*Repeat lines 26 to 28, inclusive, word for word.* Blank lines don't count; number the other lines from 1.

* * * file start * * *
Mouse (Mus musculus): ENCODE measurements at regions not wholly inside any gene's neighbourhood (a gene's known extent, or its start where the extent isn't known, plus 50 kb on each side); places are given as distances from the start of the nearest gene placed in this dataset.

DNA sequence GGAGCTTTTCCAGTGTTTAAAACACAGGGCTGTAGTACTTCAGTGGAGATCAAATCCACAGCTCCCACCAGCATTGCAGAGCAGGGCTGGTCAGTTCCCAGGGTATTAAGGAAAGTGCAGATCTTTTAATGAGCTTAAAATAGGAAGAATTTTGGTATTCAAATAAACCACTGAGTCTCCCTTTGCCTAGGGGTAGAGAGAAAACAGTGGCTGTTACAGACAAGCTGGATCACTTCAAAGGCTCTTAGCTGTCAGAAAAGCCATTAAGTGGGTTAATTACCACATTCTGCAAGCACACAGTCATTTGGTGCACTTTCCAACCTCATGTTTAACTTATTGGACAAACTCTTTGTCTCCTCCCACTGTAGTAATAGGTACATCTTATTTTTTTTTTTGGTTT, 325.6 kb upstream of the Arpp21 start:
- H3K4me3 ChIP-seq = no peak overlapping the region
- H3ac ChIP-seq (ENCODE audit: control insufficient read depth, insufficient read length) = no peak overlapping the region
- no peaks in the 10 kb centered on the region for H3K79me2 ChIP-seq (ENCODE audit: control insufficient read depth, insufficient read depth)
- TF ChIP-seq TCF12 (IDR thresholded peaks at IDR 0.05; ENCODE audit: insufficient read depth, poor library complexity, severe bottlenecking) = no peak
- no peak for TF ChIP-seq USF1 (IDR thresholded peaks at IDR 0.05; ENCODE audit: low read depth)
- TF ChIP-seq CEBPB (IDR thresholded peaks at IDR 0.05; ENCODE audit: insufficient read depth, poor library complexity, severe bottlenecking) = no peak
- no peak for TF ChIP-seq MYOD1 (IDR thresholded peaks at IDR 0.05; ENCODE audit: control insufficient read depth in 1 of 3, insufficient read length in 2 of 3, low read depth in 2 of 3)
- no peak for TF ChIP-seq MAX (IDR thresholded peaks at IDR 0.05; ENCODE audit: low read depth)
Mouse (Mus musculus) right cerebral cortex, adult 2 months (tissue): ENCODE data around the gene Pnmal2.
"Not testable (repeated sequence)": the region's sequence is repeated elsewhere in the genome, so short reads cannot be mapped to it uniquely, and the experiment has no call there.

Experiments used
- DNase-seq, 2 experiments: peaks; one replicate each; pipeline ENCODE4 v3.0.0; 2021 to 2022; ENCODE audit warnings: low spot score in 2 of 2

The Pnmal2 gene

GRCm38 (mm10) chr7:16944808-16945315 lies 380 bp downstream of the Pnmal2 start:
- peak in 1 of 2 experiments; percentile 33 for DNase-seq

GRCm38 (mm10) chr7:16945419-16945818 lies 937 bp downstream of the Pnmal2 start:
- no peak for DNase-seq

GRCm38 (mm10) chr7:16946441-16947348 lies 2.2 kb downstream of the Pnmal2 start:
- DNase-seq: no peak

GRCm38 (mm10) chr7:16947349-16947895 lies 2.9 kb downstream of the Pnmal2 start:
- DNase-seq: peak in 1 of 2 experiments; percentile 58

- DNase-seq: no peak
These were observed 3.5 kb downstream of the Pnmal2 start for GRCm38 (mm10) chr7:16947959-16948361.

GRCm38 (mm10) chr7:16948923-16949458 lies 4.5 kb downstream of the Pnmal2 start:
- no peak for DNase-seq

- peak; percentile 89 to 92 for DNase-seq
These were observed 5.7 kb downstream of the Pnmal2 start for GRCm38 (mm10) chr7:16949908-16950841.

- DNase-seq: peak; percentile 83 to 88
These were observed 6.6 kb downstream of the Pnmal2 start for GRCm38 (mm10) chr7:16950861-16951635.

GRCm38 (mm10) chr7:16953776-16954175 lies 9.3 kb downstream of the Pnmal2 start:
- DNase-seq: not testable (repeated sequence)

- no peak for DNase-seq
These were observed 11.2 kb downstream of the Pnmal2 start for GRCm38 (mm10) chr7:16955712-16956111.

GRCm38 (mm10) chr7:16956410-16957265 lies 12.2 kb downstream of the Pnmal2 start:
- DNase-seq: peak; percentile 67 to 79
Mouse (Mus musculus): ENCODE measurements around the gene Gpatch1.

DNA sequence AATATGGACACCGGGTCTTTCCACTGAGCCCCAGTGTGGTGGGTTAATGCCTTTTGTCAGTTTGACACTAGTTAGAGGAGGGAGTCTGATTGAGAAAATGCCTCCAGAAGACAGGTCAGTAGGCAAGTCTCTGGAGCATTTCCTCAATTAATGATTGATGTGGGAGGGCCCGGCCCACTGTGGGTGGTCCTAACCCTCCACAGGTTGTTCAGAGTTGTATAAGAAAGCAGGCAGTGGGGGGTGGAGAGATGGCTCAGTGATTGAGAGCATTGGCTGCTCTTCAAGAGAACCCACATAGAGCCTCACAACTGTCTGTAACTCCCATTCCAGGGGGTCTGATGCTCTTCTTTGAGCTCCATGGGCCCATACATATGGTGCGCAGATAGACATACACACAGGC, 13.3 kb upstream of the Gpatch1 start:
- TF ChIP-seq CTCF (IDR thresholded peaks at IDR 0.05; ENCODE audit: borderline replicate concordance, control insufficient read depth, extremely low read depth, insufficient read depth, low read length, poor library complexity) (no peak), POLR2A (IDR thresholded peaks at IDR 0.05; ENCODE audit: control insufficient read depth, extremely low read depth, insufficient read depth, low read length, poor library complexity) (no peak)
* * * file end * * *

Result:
GRCm38 (mm10) chr7:16948923-16949458 lies 4.5 kb downstream of the Pnmal2 start:
- no peak for DNase-seq

- peak; percentile 89 to 92 for DNase-seq